If you were a policy maker, how would you address the gender gap?
The double shift
: "...at least some of the remaining pay gap is surely tied to the gender division of labor in the home."

Immigrant Workers Cleaning and Caring in the Shadows of Affluence by Pierrette Hondagneu-Sotelo

Poverty: pre-tax, cash income

What might this measure lead to?

“Income measures ignore homeownership and other assets that than be important sources of consumption” (297).
Modern Inequalities:
Gender, Race and the Lives of the Poor in the U.S.

"...U.S. census data to demonstrate that levels of residential segregation have increased in the period since the 1960s." (274)

"Little research has addressed the role of segregation as it affects the economic well-being of individual black family units." (275)
"In the suburb-shaping years between 1930 and 1960...fewer than one percent of all mortgages in the nation were issued to African Americans (Kirp, Dwyer and Rosenthal)." (272)

"Property has the quality of picking up the social value conferred upon an object or idea." (273)

"White housing is worth more precisely because it is not black housing" (273).
"The answer has important theoretical and policy implications. If it is the socioeconomic disadvantage of the parents of the current African American generation that matters, then the answer may lie in inheritance and property tax policy.”

“But if the lion's share of the black-white wealth gap remains after parental socioeconomic status (including net worth) is taken into consideration, then an aggressive race-based policy in the housing and credit markets may be in order." (268)
"Forty Acres and a Mule” by Dalton Conley, pg. 261-276.
"...by 1990, a full 135 years after the abolition of slavery, black Americans owned only a meager 1 percent of total wealth." (261)

"...writes Jennifer Hochschild, 'these paradoxes produce the surprising result that poor blacks now believe more in the American dream than rich blacks do, which is a reversal from the 1960s.'" (262)
Gender Pay Gaps by Group

"...if discrimination lowers women's wages relative to men's, it could influence the decisions couples make as to who will drop out of the labor force to care for children, whose career will determine the location of the family, etc." (243)
Individual Level Measures
In groups of 3-4 discuss Tables 5-8. Specifically, consider the most evident differences between the non-poor and poor.

What effects might these differences have?
How might these disparities affect the ability of the poor to access social mobility?
Do these social facts lead you to question equal access to the American Dream?
$55,394 (non-poor) vs. $8,501 (poor families)

Non-poor: 85.1% of income from wages, salaries and self-employment earnings

Poor: 20% of income from public assistance (52% wages).

Tax credits, welfare, food stamps
Unit of analysis (family): Income sources, spending patterns, housing, consumer durables

Unit of analysis (individual): utilities, crime and neighborhood, health and nutrition, and education.
Blau, Francine D. Blau and Lawrence M. Kahn. "The Gender Pay Gap"
"This raises some important questions: What role does gender discrimination play in determining today's wage gap? What other factors contribute...?" (239)

"...in 1998, the wage gap, controlling for human capital and race, was only slightly less than the raw gap; in other words, the traditional human capital measures explained almost none of the raw wage gap." (241)
Genetic Effects of Deprivation?
Consumer Durables/Utilities
Poor and non-poor have durable goods
Washer (71.7%) and dryer (50.2%)

Nonpayment on bills (credit history)

Own automobile (76.8% of poor)
77.6% (non-poor) vs. 40.8% (poor)

Crowding: over 19% live more than one person per room (poor)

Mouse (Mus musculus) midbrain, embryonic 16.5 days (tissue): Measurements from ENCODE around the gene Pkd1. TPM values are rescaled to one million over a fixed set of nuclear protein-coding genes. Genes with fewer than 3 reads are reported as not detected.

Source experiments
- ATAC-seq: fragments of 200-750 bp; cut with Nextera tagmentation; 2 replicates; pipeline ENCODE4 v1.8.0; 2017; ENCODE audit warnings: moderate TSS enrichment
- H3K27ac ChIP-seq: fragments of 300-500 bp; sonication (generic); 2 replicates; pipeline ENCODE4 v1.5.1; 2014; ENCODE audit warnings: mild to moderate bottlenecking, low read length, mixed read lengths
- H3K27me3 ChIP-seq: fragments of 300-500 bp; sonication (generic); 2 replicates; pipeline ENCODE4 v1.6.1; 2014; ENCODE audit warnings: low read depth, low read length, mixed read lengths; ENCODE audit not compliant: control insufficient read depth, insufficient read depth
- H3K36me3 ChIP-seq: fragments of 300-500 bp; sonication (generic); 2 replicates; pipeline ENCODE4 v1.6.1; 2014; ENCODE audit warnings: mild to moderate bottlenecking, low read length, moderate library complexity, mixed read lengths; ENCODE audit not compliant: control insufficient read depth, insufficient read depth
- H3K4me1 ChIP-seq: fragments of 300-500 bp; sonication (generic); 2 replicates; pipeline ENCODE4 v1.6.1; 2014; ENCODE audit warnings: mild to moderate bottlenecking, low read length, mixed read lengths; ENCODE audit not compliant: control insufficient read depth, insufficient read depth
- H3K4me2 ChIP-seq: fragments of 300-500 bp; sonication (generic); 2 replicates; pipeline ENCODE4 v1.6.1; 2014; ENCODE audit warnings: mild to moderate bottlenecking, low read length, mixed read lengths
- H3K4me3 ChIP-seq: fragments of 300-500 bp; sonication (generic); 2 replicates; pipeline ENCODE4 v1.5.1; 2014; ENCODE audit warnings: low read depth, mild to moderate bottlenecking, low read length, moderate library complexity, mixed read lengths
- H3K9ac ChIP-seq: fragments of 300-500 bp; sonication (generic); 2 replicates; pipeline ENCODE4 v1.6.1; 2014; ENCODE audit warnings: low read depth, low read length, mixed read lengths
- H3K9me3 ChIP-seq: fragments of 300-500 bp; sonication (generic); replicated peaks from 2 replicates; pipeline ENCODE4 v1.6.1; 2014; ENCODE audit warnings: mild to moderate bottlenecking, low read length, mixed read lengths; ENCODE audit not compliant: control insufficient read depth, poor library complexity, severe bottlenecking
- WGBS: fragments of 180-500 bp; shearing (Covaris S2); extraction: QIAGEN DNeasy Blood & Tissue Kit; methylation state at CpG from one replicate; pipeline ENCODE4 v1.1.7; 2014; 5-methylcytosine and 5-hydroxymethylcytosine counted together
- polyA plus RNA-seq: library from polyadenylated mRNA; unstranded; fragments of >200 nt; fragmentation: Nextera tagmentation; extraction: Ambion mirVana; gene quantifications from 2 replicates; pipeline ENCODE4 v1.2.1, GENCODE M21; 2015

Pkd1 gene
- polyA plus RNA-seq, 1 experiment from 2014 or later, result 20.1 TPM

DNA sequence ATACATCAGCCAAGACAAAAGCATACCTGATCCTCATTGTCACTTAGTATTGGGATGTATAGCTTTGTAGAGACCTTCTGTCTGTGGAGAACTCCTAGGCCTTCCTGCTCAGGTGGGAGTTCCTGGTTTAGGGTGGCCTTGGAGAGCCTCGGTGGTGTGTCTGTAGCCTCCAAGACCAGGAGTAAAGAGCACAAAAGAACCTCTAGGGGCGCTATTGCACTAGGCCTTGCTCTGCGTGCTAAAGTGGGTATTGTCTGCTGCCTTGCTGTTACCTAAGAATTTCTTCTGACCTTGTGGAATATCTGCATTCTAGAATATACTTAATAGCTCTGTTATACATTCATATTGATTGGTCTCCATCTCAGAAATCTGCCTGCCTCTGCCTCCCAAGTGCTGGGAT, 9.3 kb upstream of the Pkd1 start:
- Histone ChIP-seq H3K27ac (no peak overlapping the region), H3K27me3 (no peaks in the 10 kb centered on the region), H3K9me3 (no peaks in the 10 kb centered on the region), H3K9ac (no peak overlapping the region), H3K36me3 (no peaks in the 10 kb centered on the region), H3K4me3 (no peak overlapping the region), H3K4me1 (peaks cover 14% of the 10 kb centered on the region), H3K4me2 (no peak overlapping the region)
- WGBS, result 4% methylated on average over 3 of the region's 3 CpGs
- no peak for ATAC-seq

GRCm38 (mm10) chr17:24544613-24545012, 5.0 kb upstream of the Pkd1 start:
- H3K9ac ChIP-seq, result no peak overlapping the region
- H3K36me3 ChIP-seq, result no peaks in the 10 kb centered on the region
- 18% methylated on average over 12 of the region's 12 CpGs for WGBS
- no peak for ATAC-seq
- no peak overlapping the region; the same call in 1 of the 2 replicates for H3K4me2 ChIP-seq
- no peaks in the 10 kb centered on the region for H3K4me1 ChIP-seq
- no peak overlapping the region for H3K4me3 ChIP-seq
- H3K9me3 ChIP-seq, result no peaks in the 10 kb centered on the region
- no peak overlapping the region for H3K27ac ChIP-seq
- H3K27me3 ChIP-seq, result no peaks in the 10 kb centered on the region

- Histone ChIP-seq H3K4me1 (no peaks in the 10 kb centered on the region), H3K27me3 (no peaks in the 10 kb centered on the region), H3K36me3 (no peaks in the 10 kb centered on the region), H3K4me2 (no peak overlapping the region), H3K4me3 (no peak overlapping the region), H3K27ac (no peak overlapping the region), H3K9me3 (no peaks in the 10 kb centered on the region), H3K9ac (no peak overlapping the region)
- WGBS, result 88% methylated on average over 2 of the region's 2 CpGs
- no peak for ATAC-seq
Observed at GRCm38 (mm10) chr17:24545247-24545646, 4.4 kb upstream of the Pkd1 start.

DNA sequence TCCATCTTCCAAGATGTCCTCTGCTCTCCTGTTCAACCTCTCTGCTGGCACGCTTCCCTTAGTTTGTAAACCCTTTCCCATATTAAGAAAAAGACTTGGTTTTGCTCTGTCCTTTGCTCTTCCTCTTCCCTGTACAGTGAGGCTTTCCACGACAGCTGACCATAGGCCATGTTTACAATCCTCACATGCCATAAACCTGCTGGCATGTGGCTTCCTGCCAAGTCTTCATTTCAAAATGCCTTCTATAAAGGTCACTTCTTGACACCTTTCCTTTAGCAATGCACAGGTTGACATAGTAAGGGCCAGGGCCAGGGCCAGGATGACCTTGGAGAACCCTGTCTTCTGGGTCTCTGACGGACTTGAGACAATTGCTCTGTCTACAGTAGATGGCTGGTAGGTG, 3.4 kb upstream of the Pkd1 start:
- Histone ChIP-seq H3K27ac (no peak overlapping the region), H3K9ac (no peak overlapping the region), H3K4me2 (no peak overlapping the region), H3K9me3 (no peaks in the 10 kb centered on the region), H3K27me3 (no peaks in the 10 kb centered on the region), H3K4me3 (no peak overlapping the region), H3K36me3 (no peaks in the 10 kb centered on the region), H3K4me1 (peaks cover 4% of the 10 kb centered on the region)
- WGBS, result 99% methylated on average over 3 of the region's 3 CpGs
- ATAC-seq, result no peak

One would like to move (26.6% of poor)

Did not pay full amount of rent/mortgage (25.9%)
Spending Patterns
$36,926 vs. $11,596 (income, $8,501)

Poor spend more on food (29.8%), shelter (22.3%), utilities (14%) and apparel (5.1%)

Non-poor spend more on transportation (20.1%), health care (5.4%), entertainment (5.4%) and personal insurance and pensions (10.9%).
Federman, Maya and et al. "What Does It Mean to Be Poor in America?", pg. 296-309.
“…having cash income below the official poverty line for a given family size” (296).
Family Decisions and the Gender Pay Gap
"blind auditions" adopted in some areas

"...the screen substantially increased the probability that a woman would advance out of preliminary rounds and be the winner in the final round" (243)
Symphony Orchestra Auditions
*The Latino "Paradox"

*Genes or Environment? Diabetes among the Pima
Week 4
"The Theory of the Leisure Class," by Thorstein Veblen
-Son of norwegian immigrants
-University of Chicago Prof.

"The institution of
private property
lead to economic competition between "men" for goods" (101).
"A competition for an increase of the comforts of life" (102).

"The motive that lies at the root of ownership is
..." (102)

"So soon as the
possession of property
becomes the basis of popular esteem, therefore, it becomes also a requisite to that complacency which we call
" (103).
"No general increase of the community's wealth can make any approach to satiating this need..." (103).

"...there are few of the better class who are not possessed of an instinctive repugnance for the vulgar forms of labour" (102).

-TED: Less Stuff, More Happiness
Consume, consume, consume...
Life edited video
-NPR: American Dream House

-TED: The Greatest TED Talk Ever Sold!
Sell that stuff!
"...not sufficient merely to possess wealth or power" (105).

Leisure: "Time is consumed non-productively (1) from a sense of the unworthiness of productive work, and (2) as an evidence of pecuniary ability to afford a life of idleness (106).
Leisure Time
"Conspicuous consumption of valuable goods is a means of reputability to the gentleman of leisure" (107).
"...members of each stratum accept as their ideal of decency the scheme of life in vogue in the next higher stratum, and bend their energies to live up to that ideal" (111).

"No class of society, not even the most abjectly poor, forgoes all customary conspicuous consumption" (112).
Conspicuous Consumption
Do you think Veblen's argument still holds true today?

If so, what does this imply about development in a consumer economy? That is, what drives development and innovation?
Egalitarian Campuses?
Full transcript